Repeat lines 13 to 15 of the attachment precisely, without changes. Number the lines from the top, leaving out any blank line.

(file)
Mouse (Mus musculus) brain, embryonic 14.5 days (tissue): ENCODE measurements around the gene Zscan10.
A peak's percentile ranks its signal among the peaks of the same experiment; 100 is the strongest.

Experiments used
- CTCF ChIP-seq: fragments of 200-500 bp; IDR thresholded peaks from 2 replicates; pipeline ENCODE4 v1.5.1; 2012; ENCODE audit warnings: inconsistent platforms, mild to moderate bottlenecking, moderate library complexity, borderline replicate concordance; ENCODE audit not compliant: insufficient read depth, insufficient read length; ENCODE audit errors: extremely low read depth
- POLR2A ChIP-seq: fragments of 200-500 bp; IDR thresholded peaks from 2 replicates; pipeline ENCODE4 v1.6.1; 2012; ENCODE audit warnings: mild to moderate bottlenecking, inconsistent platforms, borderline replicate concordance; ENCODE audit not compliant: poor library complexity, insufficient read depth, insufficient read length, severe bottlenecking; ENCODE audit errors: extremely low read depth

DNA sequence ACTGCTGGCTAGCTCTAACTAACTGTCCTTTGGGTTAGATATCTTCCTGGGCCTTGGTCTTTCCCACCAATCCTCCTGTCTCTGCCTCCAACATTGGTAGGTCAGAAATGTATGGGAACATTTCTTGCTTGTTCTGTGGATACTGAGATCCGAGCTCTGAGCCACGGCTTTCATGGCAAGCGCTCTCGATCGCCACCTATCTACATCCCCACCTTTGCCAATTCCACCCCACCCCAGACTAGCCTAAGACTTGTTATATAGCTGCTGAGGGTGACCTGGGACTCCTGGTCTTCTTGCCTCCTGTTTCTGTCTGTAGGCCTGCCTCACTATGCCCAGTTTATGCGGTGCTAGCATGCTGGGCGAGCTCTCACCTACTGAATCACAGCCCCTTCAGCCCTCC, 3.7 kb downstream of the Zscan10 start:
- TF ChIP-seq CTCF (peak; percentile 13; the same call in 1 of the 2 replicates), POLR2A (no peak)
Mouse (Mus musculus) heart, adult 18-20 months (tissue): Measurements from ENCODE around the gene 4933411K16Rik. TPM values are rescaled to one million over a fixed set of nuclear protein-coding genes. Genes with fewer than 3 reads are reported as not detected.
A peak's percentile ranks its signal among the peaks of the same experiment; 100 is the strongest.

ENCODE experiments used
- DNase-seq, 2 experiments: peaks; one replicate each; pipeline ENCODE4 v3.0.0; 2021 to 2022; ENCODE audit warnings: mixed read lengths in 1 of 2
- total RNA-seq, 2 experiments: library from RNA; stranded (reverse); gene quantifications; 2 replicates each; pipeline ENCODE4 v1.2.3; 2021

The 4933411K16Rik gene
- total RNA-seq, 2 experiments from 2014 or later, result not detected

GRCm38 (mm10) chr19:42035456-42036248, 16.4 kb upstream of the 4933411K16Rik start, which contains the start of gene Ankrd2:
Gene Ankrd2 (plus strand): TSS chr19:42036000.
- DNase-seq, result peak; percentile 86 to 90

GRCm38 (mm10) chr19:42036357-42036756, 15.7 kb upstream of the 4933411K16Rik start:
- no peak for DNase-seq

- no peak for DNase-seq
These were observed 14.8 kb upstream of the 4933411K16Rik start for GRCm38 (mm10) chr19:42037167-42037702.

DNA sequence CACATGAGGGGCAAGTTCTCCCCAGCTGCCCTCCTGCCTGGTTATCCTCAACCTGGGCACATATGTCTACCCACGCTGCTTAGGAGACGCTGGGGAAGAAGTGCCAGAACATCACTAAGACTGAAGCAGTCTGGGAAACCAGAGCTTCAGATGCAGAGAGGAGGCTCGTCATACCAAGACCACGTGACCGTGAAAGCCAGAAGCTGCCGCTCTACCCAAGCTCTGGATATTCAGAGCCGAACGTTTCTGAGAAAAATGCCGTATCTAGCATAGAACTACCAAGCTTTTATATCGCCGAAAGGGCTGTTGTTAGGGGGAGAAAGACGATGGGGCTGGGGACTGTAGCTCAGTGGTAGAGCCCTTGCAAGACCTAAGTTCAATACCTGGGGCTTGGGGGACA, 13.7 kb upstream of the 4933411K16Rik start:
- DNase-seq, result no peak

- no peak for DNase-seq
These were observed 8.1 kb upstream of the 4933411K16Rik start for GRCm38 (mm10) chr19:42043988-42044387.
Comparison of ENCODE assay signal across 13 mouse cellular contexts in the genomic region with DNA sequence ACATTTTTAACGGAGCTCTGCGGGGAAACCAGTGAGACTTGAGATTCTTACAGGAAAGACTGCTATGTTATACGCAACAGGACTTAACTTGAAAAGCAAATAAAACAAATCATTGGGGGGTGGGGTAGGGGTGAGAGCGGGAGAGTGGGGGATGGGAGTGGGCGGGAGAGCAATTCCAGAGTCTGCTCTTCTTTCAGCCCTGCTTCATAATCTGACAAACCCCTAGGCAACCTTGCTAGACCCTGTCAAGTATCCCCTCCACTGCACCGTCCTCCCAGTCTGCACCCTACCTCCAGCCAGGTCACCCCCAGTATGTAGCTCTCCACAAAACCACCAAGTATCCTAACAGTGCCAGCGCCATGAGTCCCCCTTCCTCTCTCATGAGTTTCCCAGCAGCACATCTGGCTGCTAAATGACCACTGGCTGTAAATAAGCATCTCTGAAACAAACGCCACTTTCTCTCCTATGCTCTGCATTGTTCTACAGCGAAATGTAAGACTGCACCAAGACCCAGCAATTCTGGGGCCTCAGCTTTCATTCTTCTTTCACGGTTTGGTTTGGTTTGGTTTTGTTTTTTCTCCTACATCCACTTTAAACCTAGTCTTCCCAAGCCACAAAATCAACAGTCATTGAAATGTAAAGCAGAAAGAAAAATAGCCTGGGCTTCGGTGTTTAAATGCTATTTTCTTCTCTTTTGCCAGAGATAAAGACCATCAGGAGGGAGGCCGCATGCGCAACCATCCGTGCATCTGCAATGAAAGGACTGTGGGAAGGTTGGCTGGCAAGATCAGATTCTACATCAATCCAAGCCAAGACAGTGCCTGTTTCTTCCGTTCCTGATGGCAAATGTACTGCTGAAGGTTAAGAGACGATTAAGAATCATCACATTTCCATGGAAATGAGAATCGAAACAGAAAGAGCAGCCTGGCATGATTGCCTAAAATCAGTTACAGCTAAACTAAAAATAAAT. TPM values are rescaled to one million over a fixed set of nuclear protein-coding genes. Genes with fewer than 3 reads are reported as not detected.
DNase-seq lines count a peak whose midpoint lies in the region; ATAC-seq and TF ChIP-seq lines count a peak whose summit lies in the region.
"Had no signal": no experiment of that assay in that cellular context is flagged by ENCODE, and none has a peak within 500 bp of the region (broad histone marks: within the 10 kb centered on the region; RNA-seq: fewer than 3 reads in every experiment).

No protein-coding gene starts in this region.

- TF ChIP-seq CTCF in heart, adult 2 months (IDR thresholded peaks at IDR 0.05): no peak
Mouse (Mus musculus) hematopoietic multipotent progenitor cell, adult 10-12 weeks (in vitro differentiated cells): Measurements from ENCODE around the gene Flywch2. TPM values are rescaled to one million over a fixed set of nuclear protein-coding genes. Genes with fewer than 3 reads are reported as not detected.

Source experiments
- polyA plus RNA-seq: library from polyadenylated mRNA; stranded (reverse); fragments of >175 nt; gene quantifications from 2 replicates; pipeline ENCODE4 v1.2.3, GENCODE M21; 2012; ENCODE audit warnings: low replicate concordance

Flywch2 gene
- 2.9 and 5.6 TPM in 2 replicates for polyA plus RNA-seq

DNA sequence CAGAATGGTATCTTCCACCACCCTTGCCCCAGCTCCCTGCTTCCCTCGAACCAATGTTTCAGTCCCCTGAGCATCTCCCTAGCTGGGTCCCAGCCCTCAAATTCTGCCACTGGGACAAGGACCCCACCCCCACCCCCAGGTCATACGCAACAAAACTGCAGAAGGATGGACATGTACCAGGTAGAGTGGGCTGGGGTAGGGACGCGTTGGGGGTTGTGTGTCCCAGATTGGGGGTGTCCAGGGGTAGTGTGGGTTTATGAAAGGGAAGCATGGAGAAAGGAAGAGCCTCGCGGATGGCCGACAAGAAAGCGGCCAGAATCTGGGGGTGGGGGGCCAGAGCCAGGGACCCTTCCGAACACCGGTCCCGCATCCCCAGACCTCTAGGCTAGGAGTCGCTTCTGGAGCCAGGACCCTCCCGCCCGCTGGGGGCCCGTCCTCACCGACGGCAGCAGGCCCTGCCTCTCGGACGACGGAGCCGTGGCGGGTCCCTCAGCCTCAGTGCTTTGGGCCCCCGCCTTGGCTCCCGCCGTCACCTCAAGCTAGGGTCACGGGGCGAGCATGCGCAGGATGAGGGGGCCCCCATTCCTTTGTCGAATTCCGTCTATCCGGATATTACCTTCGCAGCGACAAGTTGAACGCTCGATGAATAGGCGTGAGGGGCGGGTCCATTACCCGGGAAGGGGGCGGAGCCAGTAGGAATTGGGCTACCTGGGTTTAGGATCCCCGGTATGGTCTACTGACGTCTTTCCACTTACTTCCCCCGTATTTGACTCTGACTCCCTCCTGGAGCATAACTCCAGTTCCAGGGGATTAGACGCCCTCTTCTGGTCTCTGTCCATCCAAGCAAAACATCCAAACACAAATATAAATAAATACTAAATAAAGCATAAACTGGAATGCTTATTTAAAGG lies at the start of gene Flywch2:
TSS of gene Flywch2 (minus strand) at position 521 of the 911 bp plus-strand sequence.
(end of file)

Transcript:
The 4933411K16Rik gene
- total RNA-seq, 2 experiments from 2014 or later, result not detected

GRCm38 (mm10) chr19:42035456-42036248, 16.4 kb upstream of the 4933411K16Rik start, which contains the start of gene Ankrd2: